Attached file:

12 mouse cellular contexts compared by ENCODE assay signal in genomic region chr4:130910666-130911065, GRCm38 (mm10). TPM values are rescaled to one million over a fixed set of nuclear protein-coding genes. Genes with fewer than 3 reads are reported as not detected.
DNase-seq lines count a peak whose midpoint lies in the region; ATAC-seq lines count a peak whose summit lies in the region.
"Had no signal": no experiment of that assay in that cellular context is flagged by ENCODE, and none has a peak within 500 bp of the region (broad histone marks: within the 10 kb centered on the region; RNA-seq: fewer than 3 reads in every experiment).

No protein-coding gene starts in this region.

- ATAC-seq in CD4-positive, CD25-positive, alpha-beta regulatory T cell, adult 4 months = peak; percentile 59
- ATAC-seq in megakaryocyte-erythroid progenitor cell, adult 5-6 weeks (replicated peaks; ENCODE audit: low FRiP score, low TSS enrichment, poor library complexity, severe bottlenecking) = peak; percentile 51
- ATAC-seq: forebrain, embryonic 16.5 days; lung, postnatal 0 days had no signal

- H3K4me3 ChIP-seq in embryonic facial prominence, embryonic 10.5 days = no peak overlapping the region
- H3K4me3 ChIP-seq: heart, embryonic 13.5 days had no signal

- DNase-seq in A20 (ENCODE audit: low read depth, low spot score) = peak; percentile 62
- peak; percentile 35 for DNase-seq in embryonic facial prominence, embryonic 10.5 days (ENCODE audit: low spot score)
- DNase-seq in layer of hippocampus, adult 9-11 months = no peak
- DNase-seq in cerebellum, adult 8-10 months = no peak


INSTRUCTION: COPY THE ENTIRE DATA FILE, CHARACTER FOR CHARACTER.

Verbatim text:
12 mouse cellular contexts compared by ENCODE assay signal in genomic region chr4:130910666-130911065, GRCm38 (mm10). TPM values are rescaled to one million over a fixed set of nuclear protein-coding genes. Genes with fewer than 3 reads are reported as not detected.
DNase-seq lines count a peak whose midpoint lies in the region; ATAC-seq lines count a peak whose summit lies in the region.
"Had no signal": no experiment of that assay in that cellular context is flagged by ENCODE, and none has a peak within 500 bp of the region (broad histone marks: within the 10 kb centered on the region; RNA-seq: fewer than 3 reads in every experiment).

No protein-coding gene starts in this region.

- ATAC-seq in CD4-positive, CD25-positive, alpha-beta regulatory T cell, adult 4 months = peak; percentile 59
- ATAC-seq in megakaryocyte-erythroid progenitor cell, adult 5-6 weeks (replicated peaks; ENCODE audit: low FRiP score, low TSS enrichment, poor library complexity, severe bottlenecking) = peak; percentile 51
- ATAC-seq: forebrain, embryonic 16.5 days; lung, postnatal 0 days had no signal

- H3K4me3 ChIP-seq in embryonic facial prominence, embryonic 10.5 days = no peak overlapping the region
- H3K4me3 ChIP-seq: heart, embryonic 13.5 days had no signal

- DNase-seq in A20 (ENCODE audit: low read depth, low spot score) = peak; percentile 62
- peak; percentile 35 for DNase-seq in embryonic facial prominence, embryonic 10.5 days (ENCODE audit: low spot score)
- DNase-seq in layer of hippocampus, adult 9-11 months = no peak
- DNase-seq in cerebellum, adult 8-10 months = no peak